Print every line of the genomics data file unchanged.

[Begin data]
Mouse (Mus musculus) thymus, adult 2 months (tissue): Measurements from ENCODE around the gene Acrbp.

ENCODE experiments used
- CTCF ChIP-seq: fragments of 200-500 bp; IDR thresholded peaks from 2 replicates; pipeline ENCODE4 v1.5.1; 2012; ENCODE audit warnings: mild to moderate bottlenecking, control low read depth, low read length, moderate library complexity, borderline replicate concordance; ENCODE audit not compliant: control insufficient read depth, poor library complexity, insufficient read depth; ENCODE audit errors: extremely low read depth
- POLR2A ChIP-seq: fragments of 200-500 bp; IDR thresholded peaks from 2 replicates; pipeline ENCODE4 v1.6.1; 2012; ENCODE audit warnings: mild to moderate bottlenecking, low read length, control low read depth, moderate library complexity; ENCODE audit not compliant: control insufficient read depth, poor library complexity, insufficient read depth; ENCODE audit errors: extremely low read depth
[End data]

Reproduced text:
Mouse (Mus musculus) thymus, adult 2 months (tissue): Measurements from ENCODE around the gene Acrbp.

ENCODE experiments used
- CTCF ChIP-seq: fragments of 200-500 bp; IDR thresholded peaks from 2 replicates; pipeline ENCODE4 v1.5.1; 2012; ENCODE audit warnings: mild to moderate bottlenecking, control low read depth, low read length, moderate library complexity, borderline replicate concordance; ENCODE audit not compliant: control insufficient read depth, poor library complexity, insufficient read depth; ENCODE audit errors: extremely low read depth
- POLR2A ChIP-seq: fragments of 200-500 bp; IDR thresholded peaks from 2 replicates; pipeline ENCODE4 v1.6.1; 2012; ENCODE audit warnings: mild to moderate bottlenecking, low read length, control low read depth, moderate library complexity; ENCODE audit not compliant: control insufficient read depth, poor library complexity, insufficient read depth; ENCODE audit errors: extremely low read depth